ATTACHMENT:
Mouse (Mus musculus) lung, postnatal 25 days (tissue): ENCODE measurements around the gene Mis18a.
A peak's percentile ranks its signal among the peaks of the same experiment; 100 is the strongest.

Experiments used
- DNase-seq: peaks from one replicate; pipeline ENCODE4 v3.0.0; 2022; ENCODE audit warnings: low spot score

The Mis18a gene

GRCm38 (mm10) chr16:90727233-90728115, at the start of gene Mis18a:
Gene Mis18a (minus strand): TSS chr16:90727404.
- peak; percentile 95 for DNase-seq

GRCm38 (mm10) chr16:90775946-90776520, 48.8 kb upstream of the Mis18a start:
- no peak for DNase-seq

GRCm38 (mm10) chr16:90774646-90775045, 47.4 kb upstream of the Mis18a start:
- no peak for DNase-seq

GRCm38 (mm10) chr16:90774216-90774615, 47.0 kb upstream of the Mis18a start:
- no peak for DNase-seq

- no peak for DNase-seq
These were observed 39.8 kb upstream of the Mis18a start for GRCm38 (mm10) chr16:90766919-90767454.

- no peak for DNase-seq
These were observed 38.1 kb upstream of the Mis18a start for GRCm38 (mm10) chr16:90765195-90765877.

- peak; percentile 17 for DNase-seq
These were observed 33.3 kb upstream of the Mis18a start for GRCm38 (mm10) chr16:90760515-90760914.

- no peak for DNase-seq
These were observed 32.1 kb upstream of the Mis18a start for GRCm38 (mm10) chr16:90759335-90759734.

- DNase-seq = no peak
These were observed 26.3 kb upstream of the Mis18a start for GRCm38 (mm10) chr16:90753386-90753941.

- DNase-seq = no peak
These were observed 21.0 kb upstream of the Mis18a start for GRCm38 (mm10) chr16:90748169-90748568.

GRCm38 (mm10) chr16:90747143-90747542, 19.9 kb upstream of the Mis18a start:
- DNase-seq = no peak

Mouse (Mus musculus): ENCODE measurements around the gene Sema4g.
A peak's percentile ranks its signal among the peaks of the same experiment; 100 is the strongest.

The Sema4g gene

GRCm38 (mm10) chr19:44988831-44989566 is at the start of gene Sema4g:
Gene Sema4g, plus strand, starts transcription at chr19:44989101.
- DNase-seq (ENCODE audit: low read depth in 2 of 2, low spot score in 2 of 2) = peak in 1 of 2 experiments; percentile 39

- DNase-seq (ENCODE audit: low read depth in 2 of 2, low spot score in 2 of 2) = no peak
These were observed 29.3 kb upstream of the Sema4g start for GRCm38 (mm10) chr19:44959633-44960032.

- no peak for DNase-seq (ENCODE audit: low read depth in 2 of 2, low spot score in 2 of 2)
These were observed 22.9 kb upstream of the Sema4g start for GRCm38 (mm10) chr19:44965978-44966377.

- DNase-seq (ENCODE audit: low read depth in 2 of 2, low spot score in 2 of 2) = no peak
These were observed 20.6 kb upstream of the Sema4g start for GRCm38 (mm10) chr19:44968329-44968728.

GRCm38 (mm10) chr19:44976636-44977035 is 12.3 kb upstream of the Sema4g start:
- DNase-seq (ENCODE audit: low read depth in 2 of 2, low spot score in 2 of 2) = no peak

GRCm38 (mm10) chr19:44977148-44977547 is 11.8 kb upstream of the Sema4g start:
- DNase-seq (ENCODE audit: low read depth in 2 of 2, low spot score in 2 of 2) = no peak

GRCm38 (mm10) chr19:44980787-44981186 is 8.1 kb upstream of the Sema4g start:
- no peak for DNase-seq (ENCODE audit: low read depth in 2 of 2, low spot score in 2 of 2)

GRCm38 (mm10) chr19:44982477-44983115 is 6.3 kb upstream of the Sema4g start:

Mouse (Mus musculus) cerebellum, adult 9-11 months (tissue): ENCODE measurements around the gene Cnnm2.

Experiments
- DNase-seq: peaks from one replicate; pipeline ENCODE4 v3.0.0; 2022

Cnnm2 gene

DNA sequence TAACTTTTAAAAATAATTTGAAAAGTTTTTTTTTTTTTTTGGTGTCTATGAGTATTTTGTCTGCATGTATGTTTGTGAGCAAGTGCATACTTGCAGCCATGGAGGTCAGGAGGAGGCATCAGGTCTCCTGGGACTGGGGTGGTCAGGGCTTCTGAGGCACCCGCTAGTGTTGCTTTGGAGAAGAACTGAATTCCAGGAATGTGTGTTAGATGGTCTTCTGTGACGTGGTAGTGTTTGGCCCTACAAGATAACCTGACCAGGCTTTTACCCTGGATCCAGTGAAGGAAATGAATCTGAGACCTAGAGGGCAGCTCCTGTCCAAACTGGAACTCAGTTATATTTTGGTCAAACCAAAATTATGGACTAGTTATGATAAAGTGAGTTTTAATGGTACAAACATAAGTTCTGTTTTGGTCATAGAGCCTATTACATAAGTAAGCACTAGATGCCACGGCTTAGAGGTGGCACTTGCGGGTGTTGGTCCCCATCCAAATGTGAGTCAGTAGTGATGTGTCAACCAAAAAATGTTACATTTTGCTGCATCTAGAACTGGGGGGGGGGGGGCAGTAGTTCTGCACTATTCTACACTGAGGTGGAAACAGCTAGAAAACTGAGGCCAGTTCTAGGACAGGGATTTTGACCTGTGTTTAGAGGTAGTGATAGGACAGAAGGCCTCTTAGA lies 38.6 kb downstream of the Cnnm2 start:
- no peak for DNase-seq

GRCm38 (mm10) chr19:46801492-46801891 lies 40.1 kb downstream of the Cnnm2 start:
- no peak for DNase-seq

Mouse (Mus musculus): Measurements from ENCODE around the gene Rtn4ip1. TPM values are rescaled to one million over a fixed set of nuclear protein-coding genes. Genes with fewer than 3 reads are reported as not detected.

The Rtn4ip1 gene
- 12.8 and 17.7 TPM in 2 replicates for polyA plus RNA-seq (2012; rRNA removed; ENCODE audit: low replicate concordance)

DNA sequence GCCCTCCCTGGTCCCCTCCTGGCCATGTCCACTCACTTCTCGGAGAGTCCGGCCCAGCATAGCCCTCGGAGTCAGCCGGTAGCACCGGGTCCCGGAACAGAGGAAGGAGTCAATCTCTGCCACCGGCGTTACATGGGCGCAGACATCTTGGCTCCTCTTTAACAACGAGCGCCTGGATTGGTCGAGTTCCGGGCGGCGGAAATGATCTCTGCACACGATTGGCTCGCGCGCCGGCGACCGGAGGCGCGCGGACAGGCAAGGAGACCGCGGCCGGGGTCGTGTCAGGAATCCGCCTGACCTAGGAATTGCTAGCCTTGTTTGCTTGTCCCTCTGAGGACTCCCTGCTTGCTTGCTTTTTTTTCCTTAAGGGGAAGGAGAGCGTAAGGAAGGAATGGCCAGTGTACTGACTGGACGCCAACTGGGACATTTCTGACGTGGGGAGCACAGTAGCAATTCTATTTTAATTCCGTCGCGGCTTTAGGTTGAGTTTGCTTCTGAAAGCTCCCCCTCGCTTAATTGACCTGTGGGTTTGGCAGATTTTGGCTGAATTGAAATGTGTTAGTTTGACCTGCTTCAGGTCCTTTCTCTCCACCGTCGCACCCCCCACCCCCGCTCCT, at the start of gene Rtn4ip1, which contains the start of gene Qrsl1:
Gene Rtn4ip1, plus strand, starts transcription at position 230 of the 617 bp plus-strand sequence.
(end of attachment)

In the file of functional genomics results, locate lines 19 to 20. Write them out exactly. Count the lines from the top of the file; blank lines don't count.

- peak; percentile 17 for DNase-seq
These were observed 33.3 kb upstream of the Mis18a start for GRCm38 (mm10) chr16:90760515-90760914.